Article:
This is a guest article by Mannie Barling.

The Santa Ana winds are blowing.  Red flag warnings are out.  And Southern California, Arizona and New Mexico are bracing themselves for possible wildfires that endanger homes, structures and National Parks.  At times it seems like fires are a natural disaster that rivals tornadoes and hurricanes.  But, they are not.  Fires are rarely caused by nature and the damages they cause are usually intentional or callously negligent.


For example, in Los Angeles, 24-year-old Harry Burkhart has been charged with 37 counts of arson in connection with 52 fires in and around the Hollywood area.  He was reportedly angry about his mother’s imminent deportation to Germany on 19 counts of fraud.

Not surprisingly, a psychiatrist in Vancouver, Canada told CNN that Burkhart suffered from severe mental illness including “autism, severe anxiety, post-traumatic stress disorder and depression.”  This is the classic description of the mental state of an arsonist.  They are not people you would have lunch with so it is hard to get help in locating them.  Generally, they are social rejects who speak to no one.

Starting fires is the third oldest crime behind homicide and theft.  In many instances fires are started to hide the other two crimes.  One need not look any further than the huge investment in fire departments, manpower and the machinery needed to fight fires.  But for purposes of this article, the criminal aspects are only in play.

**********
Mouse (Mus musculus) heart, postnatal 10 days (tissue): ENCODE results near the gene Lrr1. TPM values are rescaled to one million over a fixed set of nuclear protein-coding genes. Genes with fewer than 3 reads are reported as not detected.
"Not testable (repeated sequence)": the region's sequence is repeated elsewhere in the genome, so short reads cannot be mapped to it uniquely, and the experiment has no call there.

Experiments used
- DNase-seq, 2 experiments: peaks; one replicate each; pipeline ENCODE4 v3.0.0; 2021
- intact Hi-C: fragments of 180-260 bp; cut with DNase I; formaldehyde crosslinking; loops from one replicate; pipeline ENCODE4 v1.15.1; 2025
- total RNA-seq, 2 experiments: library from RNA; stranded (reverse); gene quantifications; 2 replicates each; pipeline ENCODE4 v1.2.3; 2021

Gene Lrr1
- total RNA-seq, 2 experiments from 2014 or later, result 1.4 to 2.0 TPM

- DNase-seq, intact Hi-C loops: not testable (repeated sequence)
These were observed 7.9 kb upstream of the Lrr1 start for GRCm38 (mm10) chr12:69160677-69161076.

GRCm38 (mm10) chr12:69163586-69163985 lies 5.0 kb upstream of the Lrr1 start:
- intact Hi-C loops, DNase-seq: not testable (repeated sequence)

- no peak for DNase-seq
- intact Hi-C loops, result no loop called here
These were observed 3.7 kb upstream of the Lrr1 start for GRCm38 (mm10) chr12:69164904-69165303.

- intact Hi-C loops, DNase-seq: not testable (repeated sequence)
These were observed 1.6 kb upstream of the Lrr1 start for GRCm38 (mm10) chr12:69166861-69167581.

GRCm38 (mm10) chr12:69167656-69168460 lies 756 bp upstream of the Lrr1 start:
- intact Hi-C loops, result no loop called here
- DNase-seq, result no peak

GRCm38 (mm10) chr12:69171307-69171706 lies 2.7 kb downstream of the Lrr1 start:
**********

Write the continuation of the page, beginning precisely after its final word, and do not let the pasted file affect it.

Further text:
At Common Law, arson is defined as a crime of intentionally burning a house, the dwelling of another or any other structure.  The perpetrators range from the mentally ill to store owners hoping to get insurance proceeds.  Generally, arson for profit is a cold calculated strategy that drips with premeditation.


Historically, arson meant just the burning of a house.  Modern legislation has extended the definition of arson to include the burning or exploding of commercial and public buildings — such as restaurants and schools — and structures — such as bridges.  Even the expansion of existing laws and stiffer penalties have not slowed the number of arson crimes in the U.S.

In many states, the act of burning any part of an insured dwelling, regardless of whether it belongs to another, constitutes arson if it is done with an intent to defraud the insurer.  The common law rule that the property burned must belong to another person has been completely eliminated by statute.

A death resulting from arson is murder as part of the felony murder rule which includes burglary, arson, robbery, rape and mayhem.  Most arson laws state that when a death occurs during the crime of arson, the requisite premeditated intent necessary for first degree murder is inferred by statute.

To prove arson there must be evidence of a burning and evidence that a criminal act or gross negligence caused the fire.  Absent a statutory description of the conduct required for arson, the conduct must be malicious, and not accidental.  Malice does not mean ill will.  Intentional or outrageously reckless conduct is sufficient to constitute malice.  Motive, on the other hand, is not an essential element of arson.